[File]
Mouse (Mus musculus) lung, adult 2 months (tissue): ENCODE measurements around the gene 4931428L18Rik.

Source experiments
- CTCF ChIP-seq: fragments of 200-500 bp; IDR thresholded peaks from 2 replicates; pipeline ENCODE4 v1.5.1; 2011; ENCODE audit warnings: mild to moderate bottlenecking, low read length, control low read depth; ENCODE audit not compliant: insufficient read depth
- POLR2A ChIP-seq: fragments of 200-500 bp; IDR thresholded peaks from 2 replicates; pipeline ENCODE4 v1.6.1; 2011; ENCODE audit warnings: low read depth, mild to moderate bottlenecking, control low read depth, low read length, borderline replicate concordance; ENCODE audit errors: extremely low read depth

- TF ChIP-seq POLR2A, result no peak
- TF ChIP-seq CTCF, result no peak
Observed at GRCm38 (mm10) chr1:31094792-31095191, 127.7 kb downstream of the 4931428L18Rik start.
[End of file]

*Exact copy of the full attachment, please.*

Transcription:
Mouse (Mus musculus) lung, adult 2 months (tissue): ENCODE measurements around the gene 4931428L18Rik.

Source experiments
- CTCF ChIP-seq: fragments of 200-500 bp; IDR thresholded peaks from 2 replicates; pipeline ENCODE4 v1.5.1; 2011; ENCODE audit warnings: mild to moderate bottlenecking, low read length, control low read depth; ENCODE audit not compliant: insufficient read depth
- POLR2A ChIP-seq: fragments of 200-500 bp; IDR thresholded peaks from 2 replicates; pipeline ENCODE4 v1.6.1; 2011; ENCODE audit warnings: low read depth, mild to moderate bottlenecking, control low read depth, low read length, borderline replicate concordance; ENCODE audit errors: extremely low read depth

- TF ChIP-seq POLR2A, result no peak
- TF ChIP-seq CTCF, result no peak
Observed at GRCm38 (mm10) chr1:31094792-31095191, 127.7 kb downstream of the 4931428L18Rik start.